16 December 2015 | 30 Comments
Today I read two articles that really moved me.
The first is by Sam Coster, a St. Louis-based video game developer (Butterscotch Shenanigans). The Polygon article, “Making a Game While Recovering from Cancer,” is about what the title suggests: Sam actually suffered through multiple bouts of life-threatening cancer, and he designed his company’s newest game, Crashlands, while doing so.
The second is by tabletop game designer Ignacy Trzewiczek, and it’s called “I Challenge You! Honest Publisher Manifesto.” It’s about the 50+ game submissions Ignacy and his company, Portal Games, receive each year…and how the vast majority of them end up in the garbage bin.
The reason I’m writing about both of these articles is that they have a strong connection. The common thread between them is a shared appreciation for truly exceptional passion projects.
When Sam was diagnosed with cancer, he and his brother had been working on an endless-runner game called Extreme Slothcycling. As Sam says, it was fun, but the cancer gave him clarity: “I didn’t want an endless runner to be the last thing I made before I died. I wanted to make something that mattered.”
Making decisions based on your imminent death may seem a bit morbid, but it was a powerful motivator for Sam. Not only did it help him figure out how he wanted to use his time as he fought cancer; it also provided an escape for him:
“Could we build a game that I could slip into during treatments, a game that would let me forget about being sick from chemo or nervous about upcoming test results? Could we build a world designed precisely to remove me from the painful reality of what I was about to go through?”
No matter what kind of content you’re creating–game, book, movie, etc–isn’t that what we’re all trying to do? Provide ourselves and others a temporary escape into worlds we’ll never otherwise experience?
So Sam started working on a game called Crashlands. Over the next 2 years, as he fought and beat cancer twice, he worked feverishly on the game with his brothers, and it will release on January 21. Hopefully it won’t be the last game Sam makes, but if it is, he seems really happy to have made it.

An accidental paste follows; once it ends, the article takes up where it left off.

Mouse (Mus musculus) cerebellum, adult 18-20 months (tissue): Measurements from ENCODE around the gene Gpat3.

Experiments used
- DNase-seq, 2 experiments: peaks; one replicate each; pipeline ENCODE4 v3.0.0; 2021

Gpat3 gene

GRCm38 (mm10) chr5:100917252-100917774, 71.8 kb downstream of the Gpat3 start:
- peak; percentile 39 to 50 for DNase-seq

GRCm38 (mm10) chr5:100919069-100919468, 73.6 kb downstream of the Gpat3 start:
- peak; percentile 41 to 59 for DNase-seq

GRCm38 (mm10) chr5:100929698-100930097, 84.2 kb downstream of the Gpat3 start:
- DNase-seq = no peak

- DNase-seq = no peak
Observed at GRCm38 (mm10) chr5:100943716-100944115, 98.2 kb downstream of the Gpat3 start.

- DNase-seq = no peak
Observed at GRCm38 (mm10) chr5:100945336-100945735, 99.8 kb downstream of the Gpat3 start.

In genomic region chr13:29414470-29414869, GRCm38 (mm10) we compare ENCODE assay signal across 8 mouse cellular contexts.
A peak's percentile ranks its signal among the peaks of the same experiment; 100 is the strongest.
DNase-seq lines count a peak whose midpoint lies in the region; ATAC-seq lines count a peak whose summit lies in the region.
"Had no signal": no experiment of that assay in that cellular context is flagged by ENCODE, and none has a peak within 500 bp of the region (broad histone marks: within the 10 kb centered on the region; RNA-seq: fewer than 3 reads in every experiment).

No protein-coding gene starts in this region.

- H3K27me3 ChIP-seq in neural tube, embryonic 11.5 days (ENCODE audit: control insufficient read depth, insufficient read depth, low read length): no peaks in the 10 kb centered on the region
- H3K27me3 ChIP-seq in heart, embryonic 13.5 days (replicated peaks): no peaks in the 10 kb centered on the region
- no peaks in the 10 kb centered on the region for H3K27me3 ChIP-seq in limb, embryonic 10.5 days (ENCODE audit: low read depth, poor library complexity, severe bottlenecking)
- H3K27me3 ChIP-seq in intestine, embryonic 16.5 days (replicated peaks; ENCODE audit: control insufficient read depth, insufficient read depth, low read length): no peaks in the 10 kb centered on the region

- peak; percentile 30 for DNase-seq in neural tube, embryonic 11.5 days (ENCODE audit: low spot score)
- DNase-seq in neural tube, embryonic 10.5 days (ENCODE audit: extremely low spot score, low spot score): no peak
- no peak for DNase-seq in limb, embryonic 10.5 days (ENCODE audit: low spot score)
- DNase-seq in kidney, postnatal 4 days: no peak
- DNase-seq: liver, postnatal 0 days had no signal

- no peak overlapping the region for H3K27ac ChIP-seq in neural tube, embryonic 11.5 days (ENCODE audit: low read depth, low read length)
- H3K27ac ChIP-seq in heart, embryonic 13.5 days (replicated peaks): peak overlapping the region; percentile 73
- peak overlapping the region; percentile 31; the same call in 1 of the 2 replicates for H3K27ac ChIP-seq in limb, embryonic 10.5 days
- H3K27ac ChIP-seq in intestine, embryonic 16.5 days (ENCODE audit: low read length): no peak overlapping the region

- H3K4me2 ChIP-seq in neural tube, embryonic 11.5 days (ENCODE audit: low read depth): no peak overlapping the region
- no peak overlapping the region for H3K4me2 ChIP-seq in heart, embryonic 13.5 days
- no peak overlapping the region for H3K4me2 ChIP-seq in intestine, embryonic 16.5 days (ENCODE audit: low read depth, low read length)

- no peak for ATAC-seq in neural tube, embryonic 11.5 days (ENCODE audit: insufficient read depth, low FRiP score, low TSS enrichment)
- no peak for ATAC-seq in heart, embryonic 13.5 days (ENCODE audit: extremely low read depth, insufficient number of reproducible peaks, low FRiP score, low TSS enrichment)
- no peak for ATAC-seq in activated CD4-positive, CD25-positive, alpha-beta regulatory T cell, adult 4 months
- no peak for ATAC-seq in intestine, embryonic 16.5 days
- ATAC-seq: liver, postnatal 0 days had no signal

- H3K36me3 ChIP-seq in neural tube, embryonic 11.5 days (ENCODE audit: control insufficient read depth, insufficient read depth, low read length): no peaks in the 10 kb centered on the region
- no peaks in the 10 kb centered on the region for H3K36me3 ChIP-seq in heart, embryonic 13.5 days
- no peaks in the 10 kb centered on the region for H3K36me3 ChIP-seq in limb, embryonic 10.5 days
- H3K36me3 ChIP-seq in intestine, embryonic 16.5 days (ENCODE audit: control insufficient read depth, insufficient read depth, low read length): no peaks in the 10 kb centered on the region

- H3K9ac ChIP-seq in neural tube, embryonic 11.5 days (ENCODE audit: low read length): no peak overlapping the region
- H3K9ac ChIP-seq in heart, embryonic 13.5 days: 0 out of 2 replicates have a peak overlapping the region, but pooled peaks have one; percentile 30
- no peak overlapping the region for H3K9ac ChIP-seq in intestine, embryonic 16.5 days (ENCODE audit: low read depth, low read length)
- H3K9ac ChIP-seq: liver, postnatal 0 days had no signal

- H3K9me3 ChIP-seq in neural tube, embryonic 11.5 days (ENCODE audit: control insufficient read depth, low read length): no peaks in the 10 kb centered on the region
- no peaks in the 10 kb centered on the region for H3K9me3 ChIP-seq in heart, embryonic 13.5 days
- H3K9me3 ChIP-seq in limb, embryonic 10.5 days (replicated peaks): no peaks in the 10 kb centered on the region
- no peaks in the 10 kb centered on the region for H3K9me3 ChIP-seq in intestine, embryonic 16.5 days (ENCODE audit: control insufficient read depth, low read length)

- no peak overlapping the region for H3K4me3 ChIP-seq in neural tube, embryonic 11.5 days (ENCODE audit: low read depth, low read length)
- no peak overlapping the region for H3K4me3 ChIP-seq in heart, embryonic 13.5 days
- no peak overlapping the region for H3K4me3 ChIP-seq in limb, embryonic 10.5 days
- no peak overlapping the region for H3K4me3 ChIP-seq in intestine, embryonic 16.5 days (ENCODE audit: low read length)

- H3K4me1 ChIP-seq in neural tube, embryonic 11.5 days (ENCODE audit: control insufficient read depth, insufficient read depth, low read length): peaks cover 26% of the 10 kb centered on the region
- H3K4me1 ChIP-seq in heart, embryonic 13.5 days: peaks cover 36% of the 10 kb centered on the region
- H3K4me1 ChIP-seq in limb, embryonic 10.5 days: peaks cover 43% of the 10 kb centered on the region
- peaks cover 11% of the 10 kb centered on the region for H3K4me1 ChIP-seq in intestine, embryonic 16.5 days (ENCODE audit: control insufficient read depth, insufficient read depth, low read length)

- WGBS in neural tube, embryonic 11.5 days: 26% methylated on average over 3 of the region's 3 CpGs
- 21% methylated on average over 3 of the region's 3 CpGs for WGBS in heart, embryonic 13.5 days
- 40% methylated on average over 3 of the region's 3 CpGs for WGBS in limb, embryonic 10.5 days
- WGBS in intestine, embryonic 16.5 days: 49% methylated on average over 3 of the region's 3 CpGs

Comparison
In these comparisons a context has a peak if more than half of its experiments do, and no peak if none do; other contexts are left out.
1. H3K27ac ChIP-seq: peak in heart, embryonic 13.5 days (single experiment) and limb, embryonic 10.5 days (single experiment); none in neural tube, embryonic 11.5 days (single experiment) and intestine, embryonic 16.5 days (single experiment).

I think this is a powerful message for creators like you and me. Why spend our time toiling over ideas that are merely satisfactory when we could focus on the one thing that truly excites us? The thing we’re truly passionate about?
That said, I think it’s important for creators to remember that we don’t exist in a vacuum. That is, our creations only matter if they’re not only special for us, but also special for other people–the people who consume them.
Ignacy from Portal Games seems to agree with this sentiment. In his article, he talks about the number of game prototypes submitted to his company for publication each year. Here’s what he says about those prototypes:
“Prototypes that were functional, balanced and boring as hell, prototypes that introduced nothing to our hobby. They worked and that’s all I can say about them.”
He ends with a challenge to game designers: “Surprise me. Deliver something exceptional. I want your best. I want your prototype that make my skin tingle.”
I love it. I’ve experienced the same thing as a publisher. I’ve also experienced it as a gamer. Some publishers and designers who churn out games at an alarming rate. “Prolific” is not a word I associate positively with publishers or game designers.
I’m not saying those churned-out games are inherently “balanced and boring as hell,” as Ignacy says, but I know this: It doesn’t take long to make a simply functional game. But a huge amount of time is required to make a game that is brilliant, fun, unique, and innovative.
This brings us back to Sam. Sam was working on a functional game that was just fine. But in the face of cancer–the reality that it might be the last game he ever designed–he realized it wasn’t enough. He stopped churning out a decent game to make a game he believed would be truly great, a game he could put his heart into, a game he could be proud he left behind.
I think we can all learn something from that.
Before I end this entry, I’m going to completely contradict myself.
The idea that the next thing you create should be your greatest passion project is pretty daunting. It’s so daunting that you may not start working on it at all.
That’s where I think an important part of the creative process–if you’re brand new to it–is to simply make something, right now. Write that first blog entry. Film that first YouTube video. Record that first podcast. Create that first prototype.
Plus, I think creators of all types learn so much by experimenting. For every 10 games I design (like, actually prototype and test), you’ll only ever see 1 of them. That’s the game I spend the vast majority of my time on. But I learn a lot from those other 9–they have a big impact on the 1.
The key is, though, that they’re not good enough or unique enough to publish. They’re functional, but they’re not fun. You deserve better than those games. I’d rather spend my time–for both my sake and yours–designing games of mine and developing/publishing games from other designers that I believe are truly exceptional.
Where does this leave you? Are you working on your true passion project, something innovative and exception?